That implies you could use it in warmer weather too, but with anything over the top of it, it'll be too warm for cycling.
Tell us some more about the technical aspects of the product?
Features, according to Sugoi:
Contoured sleeves with thumb holes
Flat seams for increased comfort
FinoCarbon fabric is a double jersey knit made with a PPT (1,3-propylene terephthalate) yarn which provides a 360 degree 'Lycra-free' stretch for complete freedom of movement.
Tidy, tight stitching; no loose threads.
Keeps you warmer, without being clammy when you stop. Doesn't get smelly. You can't ask of much more from a base layer.
Built-in antibacterial carbon fibres should mean it stays niff-free.
Soft and cosy against the skin.
Good value for a multi-activity base layer, but judged from a strict cycling perspective, not a bargain compared to similarly-priced light base layers that are shaped for riding.
Tell us how the product performed overall when used for its designed purpose
Very nicely indeed, except for being a bit long at the front.
Tell us what you particularly liked about the product
Flattering sizing; lovely soft feel; effective wicking and non-clammy feel when stopped.
Tell us what you particularly disliked about the product
A more bike-specific shape would be nice.
Did you enjoy using the product? Yes.
Would you consider buying the product? Yes, especially if I could convince myself that walking the dog made me a multi-activity sportsperson.
Would you recommend the product to a friend? Yes.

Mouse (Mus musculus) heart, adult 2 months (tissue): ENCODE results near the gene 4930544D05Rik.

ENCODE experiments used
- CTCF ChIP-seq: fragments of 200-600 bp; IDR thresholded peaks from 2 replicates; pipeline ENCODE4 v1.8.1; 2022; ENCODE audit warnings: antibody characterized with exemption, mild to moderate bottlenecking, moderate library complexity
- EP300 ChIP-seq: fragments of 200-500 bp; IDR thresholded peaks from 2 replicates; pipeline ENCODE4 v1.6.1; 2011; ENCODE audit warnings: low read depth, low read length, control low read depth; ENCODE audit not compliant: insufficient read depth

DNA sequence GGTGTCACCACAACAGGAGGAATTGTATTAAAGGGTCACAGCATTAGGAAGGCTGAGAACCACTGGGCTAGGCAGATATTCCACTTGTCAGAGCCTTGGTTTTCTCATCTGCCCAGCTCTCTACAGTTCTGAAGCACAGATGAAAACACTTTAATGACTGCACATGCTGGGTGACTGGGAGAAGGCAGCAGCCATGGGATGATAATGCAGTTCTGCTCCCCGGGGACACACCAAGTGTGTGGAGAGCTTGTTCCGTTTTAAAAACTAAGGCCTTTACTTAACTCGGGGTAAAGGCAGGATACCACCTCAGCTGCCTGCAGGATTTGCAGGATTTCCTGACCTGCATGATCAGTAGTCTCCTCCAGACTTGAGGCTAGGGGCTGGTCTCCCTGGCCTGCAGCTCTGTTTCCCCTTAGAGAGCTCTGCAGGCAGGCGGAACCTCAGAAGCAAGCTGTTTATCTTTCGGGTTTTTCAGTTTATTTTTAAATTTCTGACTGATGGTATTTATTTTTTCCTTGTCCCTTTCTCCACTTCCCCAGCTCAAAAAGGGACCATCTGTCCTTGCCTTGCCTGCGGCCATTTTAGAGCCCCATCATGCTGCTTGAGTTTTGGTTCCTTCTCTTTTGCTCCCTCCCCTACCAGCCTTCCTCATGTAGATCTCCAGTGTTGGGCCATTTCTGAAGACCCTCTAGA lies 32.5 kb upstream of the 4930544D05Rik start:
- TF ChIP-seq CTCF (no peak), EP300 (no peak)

Anything further to say about the product in conclusion?
This is a really lovely base layer, especially if you need a garment that can be used for several different activities. It loses points for not being cycling-specific and for a price that's good but not a bargain. Still a well-deserved eight out of ten though.
About the tester
Age: 47 Height: 5ft 11in Weight: 85kg
I usually ride: Scapin Style My best bike is:
I've been riding for: Over 20 years I ride: Most days I would class myself as: Expert
I regularly do the following types of riding: commuting, touring, club rides, general fitness riding,
Acknowledged by the Telegraph as a leading cycling journalist, John Stevenson has been writing about bikes and cycling for over 30 years since discovering that people were mug enough to pay him for it rather than expecting him to do an honest day's work.
He was heavily involved in the mountain bike boom of the late 1980s as a racer, team manager and race promoter, and that led to writing for Mountain Biking UK magazine shortly after its inception. He got the gig by phoning up the editor and telling him the magazine was rubbish and he could do better. Rather than telling him to get lost, MBUK editor Tym Manley called John’s bluff and the rest is history.
Since then he has worked on MTB Pro magazine and was editor of Maximum Mountain Bike and Australian Mountain Bike magazines, before switching to the web in 2000 to work for CyclingNews.com. Along with road.cc editor Tony Farelly, John was on the launch team for BikeRadar.com and subsequently became editor in chief of Future Publishing’s group of cycling magazines and websites, including Cycling Plus, MBUK, What Mountain Bike and Procycling.
John has also written for Cyclist magazine, edited the BikeMagic website and was founding editor of TotalWomensCycling.com before handing over to someone far more representative of the site's main audience.
He joined road.cc in 2013 and these days he lives in Cambridge where the lack of hills is more than made up for by the headwinds.